The Food Safety and Standards Act 2006 is a comprehensive and modern piece of legislation and a step towards the consolidation of different food laws, explains Saurabh Sharma
The Food Safety and Standards Act 2006, or as it is generally called FSSAI Act, was passed by both Lok Sabha and Rajya Sabha and received the assent of the President on 23rd August 2006. The Act is a comprehensive and modern piece of legislation and a step towards the consolidation of different food laws. It aims at the elimination of multi-level and multi-departmental control. The Act repeals the Prevention of Food Adulteration Act,1954 and the following Orders:
- Fruits Products Order,1955
- Meat Food Products Order,1947
- Edible Oils Packaging (Regulation)Order,1998
- Solvent Extracted Oil, De-oiled meal and Edible Flour Order,1967
- Milk and Milk Products Order,1992
- Any other Order issued under the Essential Commodities Act, 1955 (10 of 1955) relating to food.
- The Act establishes the Food Safety and Standards Authority of India (hereinafter called the Food Authority). Food Authority shall consist of a Chairperson and twenty-two members out of which one- third shall be women. The act provides for the appointment of a Chief Executive Officer who shall be the legal representative of the Food Authority and responsibility for the day to day administration of the Authority.
- The Act requires the Food Authority to prepare an annual report of its activities and forward the same to the Central Government and the State Governments. Act empowers the Central Government to issue directions to the Food Authority on the matters of policy and in obtaining reports and returns.
- The Food Authority and State Food Authority (appointed by State Government) shall be responsible for the enforcement of the act. Act provides for appointment of Commissioner of Food Safety, Designated Officers, Food Safety Officers and Food Analysts for implementation of the act.
- Act prescribes graded penalties depending on the gravity of offence and accordingly civil penalties for minor offences and punishment for serious violations.
The act enables the establishment of a Food Safety Appellate Tribunal consisting of one person as a Presiding Officer to be appointed by the Central or State Government as the case may be. An appeal against the decision or order of the Food Safety Appellate Tribunal may be filed before High Court within sixty days from the date of communication of the decision or order of the tribunal.
- The act empowers the Central Government to give directions to the State Government for carrying out provisions of the Act and to remove any difficulty that may arise in the implementation of the act.
The Objective of the Food Safety and Standards Act
The objective of the Food Safety and Standards Act is to consolidate the laws relating to food and to curb Food Adulteration by prescribing higher penalties for violation of food laws. It will also establish a Food Safety Management System for ensuring availability of safe and wholesome food for human consumption. Food Safety and Standards Authority of India will also be established for enforcing the food safety standards.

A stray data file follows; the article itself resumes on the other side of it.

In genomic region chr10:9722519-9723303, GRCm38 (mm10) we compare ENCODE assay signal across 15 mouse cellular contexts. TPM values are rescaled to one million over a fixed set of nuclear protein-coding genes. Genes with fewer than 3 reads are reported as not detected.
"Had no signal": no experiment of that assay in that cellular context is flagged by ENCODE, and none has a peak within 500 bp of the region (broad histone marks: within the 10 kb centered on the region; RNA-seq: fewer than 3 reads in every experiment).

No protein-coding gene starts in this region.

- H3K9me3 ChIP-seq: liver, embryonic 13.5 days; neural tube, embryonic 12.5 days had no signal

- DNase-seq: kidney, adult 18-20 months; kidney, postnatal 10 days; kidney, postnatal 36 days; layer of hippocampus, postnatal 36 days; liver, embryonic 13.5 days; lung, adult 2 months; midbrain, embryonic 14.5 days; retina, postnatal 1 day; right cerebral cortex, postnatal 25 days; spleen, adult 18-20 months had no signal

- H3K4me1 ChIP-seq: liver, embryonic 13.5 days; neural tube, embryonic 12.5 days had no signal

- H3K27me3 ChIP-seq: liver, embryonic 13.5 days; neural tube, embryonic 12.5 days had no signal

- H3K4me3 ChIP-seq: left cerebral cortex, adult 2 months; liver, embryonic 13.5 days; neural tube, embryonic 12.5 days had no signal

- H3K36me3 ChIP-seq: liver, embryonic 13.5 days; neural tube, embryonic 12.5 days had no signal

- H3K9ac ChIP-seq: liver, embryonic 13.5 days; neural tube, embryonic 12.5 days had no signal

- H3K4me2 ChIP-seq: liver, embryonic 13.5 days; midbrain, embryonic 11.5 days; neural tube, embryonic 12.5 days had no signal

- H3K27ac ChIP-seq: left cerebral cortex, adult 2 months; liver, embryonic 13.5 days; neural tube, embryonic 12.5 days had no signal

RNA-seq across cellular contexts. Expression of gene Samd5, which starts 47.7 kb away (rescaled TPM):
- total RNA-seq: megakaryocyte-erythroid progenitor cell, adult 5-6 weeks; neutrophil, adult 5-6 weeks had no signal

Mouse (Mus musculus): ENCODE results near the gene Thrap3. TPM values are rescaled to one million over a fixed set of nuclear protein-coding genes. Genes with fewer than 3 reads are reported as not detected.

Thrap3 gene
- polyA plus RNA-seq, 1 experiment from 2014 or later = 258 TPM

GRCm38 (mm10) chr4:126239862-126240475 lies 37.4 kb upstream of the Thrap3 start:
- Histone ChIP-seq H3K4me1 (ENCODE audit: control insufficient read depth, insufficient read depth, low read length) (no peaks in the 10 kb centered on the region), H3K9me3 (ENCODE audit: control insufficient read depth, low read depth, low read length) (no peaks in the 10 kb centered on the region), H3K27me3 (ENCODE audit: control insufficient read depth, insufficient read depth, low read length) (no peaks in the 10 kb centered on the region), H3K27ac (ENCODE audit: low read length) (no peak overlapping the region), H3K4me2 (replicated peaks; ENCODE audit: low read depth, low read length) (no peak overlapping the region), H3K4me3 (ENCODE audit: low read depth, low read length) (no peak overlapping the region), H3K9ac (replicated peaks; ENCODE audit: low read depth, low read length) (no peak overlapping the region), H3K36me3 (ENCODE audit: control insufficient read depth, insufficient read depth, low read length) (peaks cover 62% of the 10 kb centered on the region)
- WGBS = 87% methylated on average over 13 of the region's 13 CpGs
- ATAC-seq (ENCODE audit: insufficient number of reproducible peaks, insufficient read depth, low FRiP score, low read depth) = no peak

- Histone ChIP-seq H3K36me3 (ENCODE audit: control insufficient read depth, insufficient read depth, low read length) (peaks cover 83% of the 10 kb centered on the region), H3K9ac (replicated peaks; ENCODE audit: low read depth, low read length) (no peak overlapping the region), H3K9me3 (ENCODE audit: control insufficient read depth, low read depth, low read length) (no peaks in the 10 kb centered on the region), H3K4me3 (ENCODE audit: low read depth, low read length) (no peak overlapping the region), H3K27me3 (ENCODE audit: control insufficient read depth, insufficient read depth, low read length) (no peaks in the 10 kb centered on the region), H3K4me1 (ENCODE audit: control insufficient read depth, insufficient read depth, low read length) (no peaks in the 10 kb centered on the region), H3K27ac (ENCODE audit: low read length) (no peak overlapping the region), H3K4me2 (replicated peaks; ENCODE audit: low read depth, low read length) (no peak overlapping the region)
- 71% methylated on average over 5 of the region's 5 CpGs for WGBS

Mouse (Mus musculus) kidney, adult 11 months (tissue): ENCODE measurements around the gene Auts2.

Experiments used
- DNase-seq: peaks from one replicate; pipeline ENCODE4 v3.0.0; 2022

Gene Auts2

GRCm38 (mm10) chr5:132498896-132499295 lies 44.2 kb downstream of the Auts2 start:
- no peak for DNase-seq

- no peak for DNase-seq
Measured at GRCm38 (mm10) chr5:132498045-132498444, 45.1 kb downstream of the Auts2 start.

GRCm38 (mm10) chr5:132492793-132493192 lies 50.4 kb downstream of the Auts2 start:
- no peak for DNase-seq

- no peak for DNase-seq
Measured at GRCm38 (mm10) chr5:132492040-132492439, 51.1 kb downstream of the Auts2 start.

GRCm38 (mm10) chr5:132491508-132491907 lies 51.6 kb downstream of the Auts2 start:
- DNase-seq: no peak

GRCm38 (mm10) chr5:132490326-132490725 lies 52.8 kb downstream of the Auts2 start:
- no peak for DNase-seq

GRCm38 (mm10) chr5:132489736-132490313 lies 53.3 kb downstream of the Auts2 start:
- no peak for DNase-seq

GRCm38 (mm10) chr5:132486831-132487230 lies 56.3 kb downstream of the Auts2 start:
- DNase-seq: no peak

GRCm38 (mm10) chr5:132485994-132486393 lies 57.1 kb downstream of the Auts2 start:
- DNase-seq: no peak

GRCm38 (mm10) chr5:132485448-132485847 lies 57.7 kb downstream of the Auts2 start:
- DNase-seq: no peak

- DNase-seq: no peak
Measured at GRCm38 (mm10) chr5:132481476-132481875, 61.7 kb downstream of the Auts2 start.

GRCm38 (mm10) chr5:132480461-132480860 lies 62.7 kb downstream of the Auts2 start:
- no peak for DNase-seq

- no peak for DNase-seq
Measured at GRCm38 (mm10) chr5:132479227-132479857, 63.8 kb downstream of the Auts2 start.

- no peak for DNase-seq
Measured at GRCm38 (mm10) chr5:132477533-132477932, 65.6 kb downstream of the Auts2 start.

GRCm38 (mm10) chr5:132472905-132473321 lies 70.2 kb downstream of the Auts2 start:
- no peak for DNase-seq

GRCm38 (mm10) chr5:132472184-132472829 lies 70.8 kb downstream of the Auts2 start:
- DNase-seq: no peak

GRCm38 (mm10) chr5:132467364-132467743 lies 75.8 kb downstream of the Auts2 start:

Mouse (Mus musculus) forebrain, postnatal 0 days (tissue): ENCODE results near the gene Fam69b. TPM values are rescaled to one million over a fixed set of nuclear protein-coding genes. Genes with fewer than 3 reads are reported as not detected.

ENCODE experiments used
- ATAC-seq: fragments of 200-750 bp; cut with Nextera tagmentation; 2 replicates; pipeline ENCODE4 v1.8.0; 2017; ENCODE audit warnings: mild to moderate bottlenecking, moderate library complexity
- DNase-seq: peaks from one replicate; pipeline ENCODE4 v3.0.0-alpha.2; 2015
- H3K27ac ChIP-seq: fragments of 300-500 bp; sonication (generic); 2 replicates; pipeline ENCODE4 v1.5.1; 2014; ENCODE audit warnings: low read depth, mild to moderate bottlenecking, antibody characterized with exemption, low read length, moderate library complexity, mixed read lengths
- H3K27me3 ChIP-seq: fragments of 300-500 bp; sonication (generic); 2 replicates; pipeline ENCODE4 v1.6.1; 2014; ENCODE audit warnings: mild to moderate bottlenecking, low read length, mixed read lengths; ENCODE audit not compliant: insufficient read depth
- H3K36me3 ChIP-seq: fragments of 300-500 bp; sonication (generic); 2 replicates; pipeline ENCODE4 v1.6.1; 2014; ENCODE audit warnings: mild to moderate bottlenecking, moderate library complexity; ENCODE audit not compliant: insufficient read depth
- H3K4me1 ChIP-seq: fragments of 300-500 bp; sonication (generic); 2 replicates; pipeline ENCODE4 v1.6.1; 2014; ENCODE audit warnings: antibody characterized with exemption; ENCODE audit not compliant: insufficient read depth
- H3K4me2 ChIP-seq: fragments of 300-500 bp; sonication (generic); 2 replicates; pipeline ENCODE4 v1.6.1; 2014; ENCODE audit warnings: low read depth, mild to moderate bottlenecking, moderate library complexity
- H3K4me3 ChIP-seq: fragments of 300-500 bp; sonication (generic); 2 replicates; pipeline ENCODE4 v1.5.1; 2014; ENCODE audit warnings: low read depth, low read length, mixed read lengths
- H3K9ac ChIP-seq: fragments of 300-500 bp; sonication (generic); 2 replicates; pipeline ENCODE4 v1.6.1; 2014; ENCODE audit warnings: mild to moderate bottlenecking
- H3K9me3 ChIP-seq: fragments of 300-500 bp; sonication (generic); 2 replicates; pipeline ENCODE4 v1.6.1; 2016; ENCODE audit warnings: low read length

The FSSAI Act aims at meeting the dynamic requirements of the Indian Food Industry/Trade and International Trade. The reform process of the country’s Food Safety Administration comes in the wake of India’s potential to garner a higher share in increasing World Food Trade. The advent of the Sanitary and Phytosanitary Agreement under the World Trade Organisation (WTO) has led to increasing recognition and adoption of Food Safety measures. The Food Safety and Standards Act 2006 ushers in new concepts such as Food Safety, Food Safety Management Systems and Food Safety Audit. The Act also introduces concepts like Risk Analysis, Risk Assessment and Risk Management. The Act is a comprehensive and modern piece of legislation that intends to ensure movement from multi-level and multi-departmental control to an integrated line of command.
The objects of the Food Safety and Standards Act 2006 go far beyond the Prevention of Food Adulteration Act (PFA), 1954. The Act establishes Food Safety and Standards Authority (an independent authority with statutory power) which replaces the Central Committee of Food Standards which is only an advisory body under the PFA Act, 1954. Further, the Act unlike the PFA Act, 1954 provides for the Licencing and Regulation of Food Business Operators. The Act apart from making stringent provisions (e.g. prescribing higher penalties etc.) to curb Food Adulteration also ushers in new concepts such as putting in place Food Safety Management Systems to ensure the availability of safe and wholesome food for human consumption.
However, Small and Medium-scale industries that do not have the technical expertise to track the regulatory changes may find it difficult to identify the procedural and compliance changes brought in by the Act. Thus, there is need for conducting awareness/training programmes for Industry. Further, the Act suggests much stiffer monetary penalties for violations which may be a point of concern for Indian Food Players.
Nevertheless, the Act apart from being a step towards the consolidation of Food Laws aims at laying down scientific standards for food articles, to regulate the manufacture, storage, distribution, sale and to ensure the availability of safe and wholesome food for human consumption.
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